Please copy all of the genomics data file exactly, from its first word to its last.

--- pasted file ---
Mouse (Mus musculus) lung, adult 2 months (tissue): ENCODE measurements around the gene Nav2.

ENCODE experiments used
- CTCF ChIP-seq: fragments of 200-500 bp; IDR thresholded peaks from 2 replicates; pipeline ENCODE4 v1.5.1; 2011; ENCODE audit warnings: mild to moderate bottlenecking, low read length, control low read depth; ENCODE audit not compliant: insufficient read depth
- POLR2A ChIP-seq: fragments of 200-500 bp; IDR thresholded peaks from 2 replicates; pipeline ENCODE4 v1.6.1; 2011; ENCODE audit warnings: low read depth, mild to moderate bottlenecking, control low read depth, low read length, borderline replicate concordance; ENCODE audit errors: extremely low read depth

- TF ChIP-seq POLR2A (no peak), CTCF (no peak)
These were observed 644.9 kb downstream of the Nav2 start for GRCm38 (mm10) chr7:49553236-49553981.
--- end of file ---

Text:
Mouse (Mus musculus) lung, adult 2 months (tissue): ENCODE measurements around the gene Nav2.

ENCODE experiments used
- CTCF ChIP-seq: fragments of 200-500 bp; IDR thresholded peaks from 2 replicates; pipeline ENCODE4 v1.5.1; 2011; ENCODE audit warnings: mild to moderate bottlenecking, low read length, control low read depth; ENCODE audit not compliant: insufficient read depth
- POLR2A ChIP-seq: fragments of 200-500 bp; IDR thresholded peaks from 2 replicates; pipeline ENCODE4 v1.6.1; 2011; ENCODE audit warnings: low read depth, mild to moderate bottlenecking, control low read depth, low read length, borderline replicate concordance; ENCODE audit errors: extremely low read depth

- TF ChIP-seq POLR2A (no peak), CTCF (no peak)
These were observed 644.9 kb downstream of the Nav2 start for GRCm38 (mm10) chr7:49553236-49553981.